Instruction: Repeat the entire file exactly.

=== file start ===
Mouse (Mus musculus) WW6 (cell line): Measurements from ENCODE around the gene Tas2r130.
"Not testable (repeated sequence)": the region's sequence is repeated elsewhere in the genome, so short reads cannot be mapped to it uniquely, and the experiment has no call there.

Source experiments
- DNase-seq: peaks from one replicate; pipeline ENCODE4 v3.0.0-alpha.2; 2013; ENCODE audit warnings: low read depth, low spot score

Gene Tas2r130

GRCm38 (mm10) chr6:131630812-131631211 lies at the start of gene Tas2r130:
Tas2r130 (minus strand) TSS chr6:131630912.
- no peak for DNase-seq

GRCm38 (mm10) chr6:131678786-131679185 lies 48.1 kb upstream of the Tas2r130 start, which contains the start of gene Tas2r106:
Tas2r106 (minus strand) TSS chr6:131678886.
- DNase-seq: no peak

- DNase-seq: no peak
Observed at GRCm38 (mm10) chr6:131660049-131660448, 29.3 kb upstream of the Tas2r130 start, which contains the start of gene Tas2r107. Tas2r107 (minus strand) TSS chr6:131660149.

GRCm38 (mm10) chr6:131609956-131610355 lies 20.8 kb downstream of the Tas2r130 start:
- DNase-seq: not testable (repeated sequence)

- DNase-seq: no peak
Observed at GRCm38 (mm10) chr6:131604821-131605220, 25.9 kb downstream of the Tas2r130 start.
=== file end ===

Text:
Mouse (Mus musculus) WW6 (cell line): Measurements from ENCODE around the gene Tas2r130.
"Not testable (repeated sequence)": the region's sequence is repeated elsewhere in the genome, so short reads cannot be mapped to it uniquely, and the experiment has no call there.

Source experiments
- DNase-seq: peaks from one replicate; pipeline ENCODE4 v3.0.0-alpha.2; 2013; ENCODE audit warnings: low read depth, low spot score

Gene Tas2r130

GRCm38 (mm10) chr6:131630812-131631211 lies at the start of gene Tas2r130:
Tas2r130 (minus strand) TSS chr6:131630912.
- no peak for DNase-seq

GRCm38 (mm10) chr6:131678786-131679185 lies 48.1 kb upstream of the Tas2r130 start, which contains the start of gene Tas2r106:
Tas2r106 (minus strand) TSS chr6:131678886.
- DNase-seq: no peak

- DNase-seq: no peak
Observed at GRCm38 (mm10) chr6:131660049-131660448, 29.3 kb upstream of the Tas2r130 start, which contains the start of gene Tas2r107. Tas2r107 (minus strand) TSS chr6:131660149.

GRCm38 (mm10) chr6:131609956-131610355 lies 20.8 kb downstream of the Tas2r130 start:
- DNase-seq: not testable (repeated sequence)

- DNase-seq: no peak
Observed at GRCm38 (mm10) chr6:131604821-131605220, 25.9 kb downstream of the Tas2r130 start.